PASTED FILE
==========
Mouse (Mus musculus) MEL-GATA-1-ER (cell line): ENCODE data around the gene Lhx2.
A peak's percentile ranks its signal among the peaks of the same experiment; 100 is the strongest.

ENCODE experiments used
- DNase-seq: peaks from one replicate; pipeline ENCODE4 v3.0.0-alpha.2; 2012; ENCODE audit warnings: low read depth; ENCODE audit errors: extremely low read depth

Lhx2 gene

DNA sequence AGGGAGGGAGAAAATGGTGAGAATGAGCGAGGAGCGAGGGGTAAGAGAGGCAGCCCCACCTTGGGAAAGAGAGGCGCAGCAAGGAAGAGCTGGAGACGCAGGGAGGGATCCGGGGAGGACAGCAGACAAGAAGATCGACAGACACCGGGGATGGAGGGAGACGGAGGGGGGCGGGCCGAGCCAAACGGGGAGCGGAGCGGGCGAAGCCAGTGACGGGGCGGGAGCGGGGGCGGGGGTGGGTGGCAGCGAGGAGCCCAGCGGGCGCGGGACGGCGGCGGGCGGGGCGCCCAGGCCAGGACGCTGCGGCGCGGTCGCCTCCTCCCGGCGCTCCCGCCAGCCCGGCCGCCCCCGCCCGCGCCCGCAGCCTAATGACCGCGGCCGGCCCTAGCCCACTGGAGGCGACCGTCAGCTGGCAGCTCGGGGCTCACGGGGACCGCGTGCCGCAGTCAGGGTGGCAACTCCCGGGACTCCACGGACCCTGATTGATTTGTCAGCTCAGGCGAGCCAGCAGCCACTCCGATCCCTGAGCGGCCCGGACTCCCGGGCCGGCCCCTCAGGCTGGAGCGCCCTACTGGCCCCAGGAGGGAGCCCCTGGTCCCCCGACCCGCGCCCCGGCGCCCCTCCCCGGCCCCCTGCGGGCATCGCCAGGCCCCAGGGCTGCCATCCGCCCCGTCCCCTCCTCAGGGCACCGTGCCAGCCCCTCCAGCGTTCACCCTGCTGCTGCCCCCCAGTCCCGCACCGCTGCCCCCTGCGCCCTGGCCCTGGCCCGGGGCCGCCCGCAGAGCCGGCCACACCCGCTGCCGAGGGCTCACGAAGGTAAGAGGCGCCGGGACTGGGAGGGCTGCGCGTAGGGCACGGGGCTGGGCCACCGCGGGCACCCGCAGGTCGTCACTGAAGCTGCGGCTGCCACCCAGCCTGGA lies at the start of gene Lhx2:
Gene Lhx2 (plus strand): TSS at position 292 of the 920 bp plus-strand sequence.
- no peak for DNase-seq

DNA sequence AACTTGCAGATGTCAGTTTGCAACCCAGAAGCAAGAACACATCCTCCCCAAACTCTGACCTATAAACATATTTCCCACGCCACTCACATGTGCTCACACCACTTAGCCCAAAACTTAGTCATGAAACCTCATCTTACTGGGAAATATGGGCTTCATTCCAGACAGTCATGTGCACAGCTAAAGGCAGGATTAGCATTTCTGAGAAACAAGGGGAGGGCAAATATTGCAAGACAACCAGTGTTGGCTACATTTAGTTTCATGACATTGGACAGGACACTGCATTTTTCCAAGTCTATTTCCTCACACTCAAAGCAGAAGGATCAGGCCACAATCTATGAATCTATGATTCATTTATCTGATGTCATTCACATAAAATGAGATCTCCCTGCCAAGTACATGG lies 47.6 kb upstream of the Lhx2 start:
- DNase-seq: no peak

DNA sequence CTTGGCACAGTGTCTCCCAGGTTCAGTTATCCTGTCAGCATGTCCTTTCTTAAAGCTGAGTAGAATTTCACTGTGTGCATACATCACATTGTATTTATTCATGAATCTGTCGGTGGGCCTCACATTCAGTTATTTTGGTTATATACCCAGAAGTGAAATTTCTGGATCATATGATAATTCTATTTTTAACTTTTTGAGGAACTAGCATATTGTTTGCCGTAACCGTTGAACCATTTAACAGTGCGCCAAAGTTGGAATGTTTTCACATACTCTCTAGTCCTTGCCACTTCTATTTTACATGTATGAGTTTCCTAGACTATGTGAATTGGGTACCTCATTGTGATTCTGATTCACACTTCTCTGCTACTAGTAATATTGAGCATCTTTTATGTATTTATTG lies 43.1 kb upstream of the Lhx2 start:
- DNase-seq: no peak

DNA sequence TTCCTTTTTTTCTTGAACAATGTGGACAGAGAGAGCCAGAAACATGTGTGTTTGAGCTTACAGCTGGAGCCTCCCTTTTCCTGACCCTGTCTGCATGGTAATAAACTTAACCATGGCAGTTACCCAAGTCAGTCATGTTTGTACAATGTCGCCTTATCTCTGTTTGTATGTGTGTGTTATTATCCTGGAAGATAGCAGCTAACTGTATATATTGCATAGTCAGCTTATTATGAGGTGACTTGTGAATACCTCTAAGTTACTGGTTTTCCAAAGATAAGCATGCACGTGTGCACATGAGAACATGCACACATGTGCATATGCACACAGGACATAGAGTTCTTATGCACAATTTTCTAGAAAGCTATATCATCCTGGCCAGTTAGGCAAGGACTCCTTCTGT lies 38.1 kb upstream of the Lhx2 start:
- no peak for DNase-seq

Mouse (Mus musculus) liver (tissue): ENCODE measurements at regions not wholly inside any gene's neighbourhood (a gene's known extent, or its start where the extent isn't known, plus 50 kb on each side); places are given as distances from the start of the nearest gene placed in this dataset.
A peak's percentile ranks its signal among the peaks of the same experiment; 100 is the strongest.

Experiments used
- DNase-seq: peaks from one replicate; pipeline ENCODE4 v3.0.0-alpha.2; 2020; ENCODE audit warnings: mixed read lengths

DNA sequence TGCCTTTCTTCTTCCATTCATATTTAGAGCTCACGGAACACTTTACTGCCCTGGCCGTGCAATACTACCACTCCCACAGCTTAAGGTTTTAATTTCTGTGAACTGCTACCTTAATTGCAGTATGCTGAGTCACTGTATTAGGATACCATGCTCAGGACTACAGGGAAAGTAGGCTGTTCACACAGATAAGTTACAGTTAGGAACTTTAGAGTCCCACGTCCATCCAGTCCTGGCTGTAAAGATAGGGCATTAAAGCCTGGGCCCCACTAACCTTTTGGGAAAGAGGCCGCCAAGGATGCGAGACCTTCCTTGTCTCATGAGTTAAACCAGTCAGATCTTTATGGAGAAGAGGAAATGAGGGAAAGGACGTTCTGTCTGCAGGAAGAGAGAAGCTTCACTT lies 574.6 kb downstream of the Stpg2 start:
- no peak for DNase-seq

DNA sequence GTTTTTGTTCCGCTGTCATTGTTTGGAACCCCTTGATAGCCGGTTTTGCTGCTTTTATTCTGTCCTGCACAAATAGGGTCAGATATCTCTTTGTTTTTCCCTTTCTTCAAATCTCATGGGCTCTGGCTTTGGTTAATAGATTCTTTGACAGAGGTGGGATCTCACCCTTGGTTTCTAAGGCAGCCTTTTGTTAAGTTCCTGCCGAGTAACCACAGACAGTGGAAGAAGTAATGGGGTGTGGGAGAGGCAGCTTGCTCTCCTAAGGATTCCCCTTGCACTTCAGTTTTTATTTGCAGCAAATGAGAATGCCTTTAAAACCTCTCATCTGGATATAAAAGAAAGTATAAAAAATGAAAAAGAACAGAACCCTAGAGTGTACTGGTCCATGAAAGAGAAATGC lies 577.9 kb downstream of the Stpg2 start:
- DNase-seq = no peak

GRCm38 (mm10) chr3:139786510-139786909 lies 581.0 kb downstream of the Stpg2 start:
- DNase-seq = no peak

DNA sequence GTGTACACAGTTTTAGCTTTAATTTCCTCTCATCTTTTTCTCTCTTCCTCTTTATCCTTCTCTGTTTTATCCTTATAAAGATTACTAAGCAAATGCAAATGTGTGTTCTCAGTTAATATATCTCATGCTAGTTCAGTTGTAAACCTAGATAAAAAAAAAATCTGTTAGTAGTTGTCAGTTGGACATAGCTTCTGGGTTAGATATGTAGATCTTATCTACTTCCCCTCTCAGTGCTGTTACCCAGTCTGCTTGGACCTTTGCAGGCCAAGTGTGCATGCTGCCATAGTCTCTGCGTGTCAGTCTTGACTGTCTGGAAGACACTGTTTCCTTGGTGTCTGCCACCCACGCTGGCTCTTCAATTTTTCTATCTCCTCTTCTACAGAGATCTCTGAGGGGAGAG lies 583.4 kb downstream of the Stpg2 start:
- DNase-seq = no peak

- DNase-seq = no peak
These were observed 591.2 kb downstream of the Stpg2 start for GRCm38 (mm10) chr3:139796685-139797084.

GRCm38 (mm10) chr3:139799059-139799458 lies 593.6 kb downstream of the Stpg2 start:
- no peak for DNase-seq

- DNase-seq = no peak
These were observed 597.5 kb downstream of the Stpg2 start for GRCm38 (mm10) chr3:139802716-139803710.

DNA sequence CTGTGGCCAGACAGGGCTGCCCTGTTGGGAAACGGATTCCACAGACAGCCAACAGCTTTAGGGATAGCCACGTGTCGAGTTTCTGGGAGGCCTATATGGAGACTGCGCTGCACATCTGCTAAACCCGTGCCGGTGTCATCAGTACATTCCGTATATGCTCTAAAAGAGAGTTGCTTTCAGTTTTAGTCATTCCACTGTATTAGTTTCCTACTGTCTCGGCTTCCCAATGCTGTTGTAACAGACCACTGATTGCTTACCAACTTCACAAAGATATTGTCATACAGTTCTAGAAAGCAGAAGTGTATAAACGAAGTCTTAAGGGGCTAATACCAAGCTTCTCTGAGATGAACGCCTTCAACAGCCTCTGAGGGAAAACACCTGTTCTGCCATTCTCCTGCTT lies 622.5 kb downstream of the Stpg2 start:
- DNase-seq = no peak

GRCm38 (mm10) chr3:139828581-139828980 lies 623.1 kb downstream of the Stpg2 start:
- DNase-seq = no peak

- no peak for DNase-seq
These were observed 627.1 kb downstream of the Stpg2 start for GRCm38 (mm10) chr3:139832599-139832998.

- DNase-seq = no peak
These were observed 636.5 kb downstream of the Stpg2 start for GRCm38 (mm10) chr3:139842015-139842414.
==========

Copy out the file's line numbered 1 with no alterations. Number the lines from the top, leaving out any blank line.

Mouse (Mus musculus) MEL-GATA-1-ER (cell line): ENCODE data around the gene Lhx2.